Women to Match Our Mountains

I have a soft spot for bluegrass. I played in an Appalachian ensemble in college, and ever since then have found comfort in the music’s brash harmonies and communal energy. As I stroll down the main street of a small town in North Carolina with a good friend, I feel my heart stir at the sound of a female vocalist singing a couple blocks away. We wander toward the music and perch atop a brick wall at the courthouse, where a bluegrass station is featuring some local bands.

The scene feels as humble as I’d want a small town to feel. Elderly couples line the courthouse yard in lawn chairs; a little boy dances freely in front of the stage. A German Shepherd wags his tail eagerly as he sits, tied up to the band’s amp. The crowd isn’t particularly large but listens intently to the two women singing.

They wear t-shirts and jeans and appear to be at least sixty-five years old. One woman plays guitar and sings while the other adds vocal harmony. They have a quiet, yet strong presence that fills the courtyard lawn. In between songs, they tell us that they have been playing together for forty years. In a world where relationships often feel temporal and fleeting, their friendship is a wonder to behold. I glance over at my friend and feel a longing that one day, we will share the same careless beauty of aged women who’ve shown up for each other and sought to make the world feel a little less broken.

As they step forward to sing another song, “Women to Match Our Mountains,” they explain that it was one they were asked to sing at a women’s conference in the 80’s. Prior to 1989, Buncombe’s County motto was “Men to Match Our Mountains.” They glow with pride as they recount the motto’s change to include women in its current form: “People to Match Our Mountains.”

I feel deeply connected to both of them as they recount progress made by women who have gone before me.

As I wonder about the frailty of their bodies matched with the inviting strength of their femininity, I find myself tearing up. I often forget that the fight for women’s words and presence to hold weight has gone on long before I was born. These women stand as an embodiment of brave women who have gone before me, risking their voice in the face of potential mockery, accusation, and belittlement.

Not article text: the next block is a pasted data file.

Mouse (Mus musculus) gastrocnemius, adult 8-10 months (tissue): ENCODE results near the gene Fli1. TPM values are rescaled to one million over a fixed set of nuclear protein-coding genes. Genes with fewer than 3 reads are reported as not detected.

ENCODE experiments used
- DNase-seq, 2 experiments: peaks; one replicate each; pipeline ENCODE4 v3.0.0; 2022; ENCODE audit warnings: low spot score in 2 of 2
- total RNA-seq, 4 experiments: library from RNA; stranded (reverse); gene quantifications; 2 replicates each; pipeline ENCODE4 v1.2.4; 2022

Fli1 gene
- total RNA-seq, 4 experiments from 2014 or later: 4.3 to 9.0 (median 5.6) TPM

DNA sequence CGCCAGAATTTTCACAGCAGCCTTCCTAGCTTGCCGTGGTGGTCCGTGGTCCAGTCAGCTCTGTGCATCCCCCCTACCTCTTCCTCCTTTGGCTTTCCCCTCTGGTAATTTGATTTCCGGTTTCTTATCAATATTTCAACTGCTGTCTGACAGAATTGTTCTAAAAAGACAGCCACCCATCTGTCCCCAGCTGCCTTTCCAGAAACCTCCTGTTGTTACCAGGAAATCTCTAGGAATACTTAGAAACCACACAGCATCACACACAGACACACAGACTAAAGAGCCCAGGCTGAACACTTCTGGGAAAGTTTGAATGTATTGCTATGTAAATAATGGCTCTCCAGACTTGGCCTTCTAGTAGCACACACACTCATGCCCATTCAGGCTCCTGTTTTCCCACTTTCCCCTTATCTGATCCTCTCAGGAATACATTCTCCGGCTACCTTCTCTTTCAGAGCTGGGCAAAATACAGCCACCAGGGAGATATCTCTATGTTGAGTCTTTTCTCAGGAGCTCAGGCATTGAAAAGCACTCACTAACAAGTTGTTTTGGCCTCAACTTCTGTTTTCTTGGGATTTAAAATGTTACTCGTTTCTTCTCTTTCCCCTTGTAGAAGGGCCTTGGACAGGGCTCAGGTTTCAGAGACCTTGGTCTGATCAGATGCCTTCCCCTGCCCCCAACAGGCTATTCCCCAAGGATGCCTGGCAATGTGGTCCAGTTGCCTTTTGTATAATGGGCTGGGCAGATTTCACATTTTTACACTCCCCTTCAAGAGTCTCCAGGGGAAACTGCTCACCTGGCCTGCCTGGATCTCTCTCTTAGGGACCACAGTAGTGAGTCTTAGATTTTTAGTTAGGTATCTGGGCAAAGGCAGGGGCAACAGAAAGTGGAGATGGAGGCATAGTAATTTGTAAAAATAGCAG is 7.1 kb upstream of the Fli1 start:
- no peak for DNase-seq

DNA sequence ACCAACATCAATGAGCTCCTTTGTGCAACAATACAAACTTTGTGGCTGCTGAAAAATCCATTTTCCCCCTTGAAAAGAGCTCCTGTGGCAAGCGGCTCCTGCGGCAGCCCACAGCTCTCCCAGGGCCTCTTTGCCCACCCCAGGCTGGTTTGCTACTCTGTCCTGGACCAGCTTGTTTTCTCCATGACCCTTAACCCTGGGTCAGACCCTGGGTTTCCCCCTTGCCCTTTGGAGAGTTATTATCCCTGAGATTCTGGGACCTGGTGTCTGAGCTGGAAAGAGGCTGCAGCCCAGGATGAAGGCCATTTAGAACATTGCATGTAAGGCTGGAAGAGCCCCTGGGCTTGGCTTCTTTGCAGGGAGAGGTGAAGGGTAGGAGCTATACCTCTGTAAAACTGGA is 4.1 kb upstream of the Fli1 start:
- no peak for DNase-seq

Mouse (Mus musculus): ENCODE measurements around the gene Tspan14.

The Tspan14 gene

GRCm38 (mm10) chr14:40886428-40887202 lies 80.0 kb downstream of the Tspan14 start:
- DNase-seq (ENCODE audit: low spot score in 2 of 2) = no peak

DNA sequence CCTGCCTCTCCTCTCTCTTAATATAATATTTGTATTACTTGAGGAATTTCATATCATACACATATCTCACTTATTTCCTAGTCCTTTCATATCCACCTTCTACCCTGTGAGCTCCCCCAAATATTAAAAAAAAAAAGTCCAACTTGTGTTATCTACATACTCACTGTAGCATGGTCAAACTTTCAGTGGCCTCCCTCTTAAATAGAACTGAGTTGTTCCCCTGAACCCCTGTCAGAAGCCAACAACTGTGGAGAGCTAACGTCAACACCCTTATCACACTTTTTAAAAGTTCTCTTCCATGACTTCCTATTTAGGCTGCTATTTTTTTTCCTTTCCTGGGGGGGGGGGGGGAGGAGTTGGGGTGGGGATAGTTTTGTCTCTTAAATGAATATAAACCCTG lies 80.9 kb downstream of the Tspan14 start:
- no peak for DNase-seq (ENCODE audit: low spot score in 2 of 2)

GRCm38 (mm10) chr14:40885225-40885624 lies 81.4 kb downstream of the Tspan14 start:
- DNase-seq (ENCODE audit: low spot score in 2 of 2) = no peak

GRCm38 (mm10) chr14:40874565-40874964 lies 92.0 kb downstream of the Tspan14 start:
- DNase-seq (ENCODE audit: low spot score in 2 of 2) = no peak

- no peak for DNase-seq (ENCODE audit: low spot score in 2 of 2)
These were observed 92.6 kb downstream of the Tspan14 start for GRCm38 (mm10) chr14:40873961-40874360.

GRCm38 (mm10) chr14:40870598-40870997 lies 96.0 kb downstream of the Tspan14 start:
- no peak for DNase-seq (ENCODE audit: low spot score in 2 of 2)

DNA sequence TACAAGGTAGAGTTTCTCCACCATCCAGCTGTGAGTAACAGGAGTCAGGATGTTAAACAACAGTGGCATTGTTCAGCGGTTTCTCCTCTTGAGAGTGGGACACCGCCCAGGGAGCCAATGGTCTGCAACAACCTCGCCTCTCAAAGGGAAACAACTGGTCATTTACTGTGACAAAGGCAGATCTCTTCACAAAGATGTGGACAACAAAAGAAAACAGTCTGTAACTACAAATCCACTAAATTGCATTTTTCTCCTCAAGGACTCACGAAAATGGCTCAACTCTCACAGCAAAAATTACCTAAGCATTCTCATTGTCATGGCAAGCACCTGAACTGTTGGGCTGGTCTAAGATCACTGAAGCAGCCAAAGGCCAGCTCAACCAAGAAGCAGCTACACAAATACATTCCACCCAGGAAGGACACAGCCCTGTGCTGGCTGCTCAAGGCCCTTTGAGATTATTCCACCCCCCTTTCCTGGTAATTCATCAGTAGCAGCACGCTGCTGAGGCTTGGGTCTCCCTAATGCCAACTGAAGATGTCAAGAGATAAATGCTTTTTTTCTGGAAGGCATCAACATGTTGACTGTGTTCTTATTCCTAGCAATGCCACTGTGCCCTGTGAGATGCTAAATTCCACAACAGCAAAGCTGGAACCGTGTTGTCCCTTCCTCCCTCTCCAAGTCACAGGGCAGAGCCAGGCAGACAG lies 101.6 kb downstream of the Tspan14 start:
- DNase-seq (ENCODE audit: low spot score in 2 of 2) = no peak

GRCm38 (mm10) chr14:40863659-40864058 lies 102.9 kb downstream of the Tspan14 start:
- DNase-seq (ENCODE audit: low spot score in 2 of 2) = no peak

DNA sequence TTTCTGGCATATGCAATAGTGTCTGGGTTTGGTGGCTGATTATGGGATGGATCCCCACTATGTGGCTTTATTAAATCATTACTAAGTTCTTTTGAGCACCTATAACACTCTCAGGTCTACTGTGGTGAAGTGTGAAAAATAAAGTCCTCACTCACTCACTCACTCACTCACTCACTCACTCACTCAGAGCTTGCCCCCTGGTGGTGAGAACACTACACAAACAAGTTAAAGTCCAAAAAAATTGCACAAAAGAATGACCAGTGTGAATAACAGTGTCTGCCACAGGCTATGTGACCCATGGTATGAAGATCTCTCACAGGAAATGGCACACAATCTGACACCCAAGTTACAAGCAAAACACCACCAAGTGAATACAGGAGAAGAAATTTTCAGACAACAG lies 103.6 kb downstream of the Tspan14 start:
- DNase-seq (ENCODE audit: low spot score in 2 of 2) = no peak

I begin to let myself dream about what my life could look like in thirty years if I refuse to stay small and continue to advocate for a day when all people are valued and empowered to live into their giftings and glory—particularly those who have historically been marginalized. I think of times in my life when I’ve minimized or shied away from the truth as I let the accusation that I was too intense or cared too much silence me. As I listen to their music and glance toward my friend, the women before me give me hope to press on and remind me that I’m not alone.

As they leave the stage, an all-male band follows in their stead. The crowd at the courthouse triples in size and the air on the lawn shifts. The men sing songs about meatballs, a cat that will never die, and an old song that contains numerous racial slurs. The audience seems to come alive in the invitation to disconnect from the reality of the world we find ourselves in. Truth, it seems, has never captivated or won the hearts of the masses. I feel my own heart sink as the beauty and hope around me seems to fade. I long for the presence of the strong men and women in my life who stand with me against the kind of masculinity that can make women feel small.

Perhaps truth, at times, is too much for all of us to bear. Perhaps we survive the evil of this world one meatball song at a time. But maybe, with each meatball song, social media “like,” or watched reel, we step nearer to a numbness that keeps us from truly coming alive to our pain and the pain of those around us. Perhaps it’s our fear to connect with reality that truly keeps us at odds with one another as we live out of our woundedness, rather than out of freedom. And perhaps, if we risk coming alive together, we create room for understanding, grief, and hope, the rivers from which true change can flow. I think of the potential harmony that is created when men and women empower one another and work together for the beauty of the world. I long to be bold enough to show up with the people around me, fiercely guarding and nurturing my hope for life and goodness on this side of Heaven.

Devan Grayson is passionate about contemplating the beauty of this world as she finds it in her own story and in the lives of others. She loves good conversations, ultimate Frisbee, writing, and hiking.  She works as a Licensed Mental Health Counselor, and is continually struck by the specific beauty woven into the seemingly ragged details of our lives. She counts it a privilege to wonder with clients about their own stories.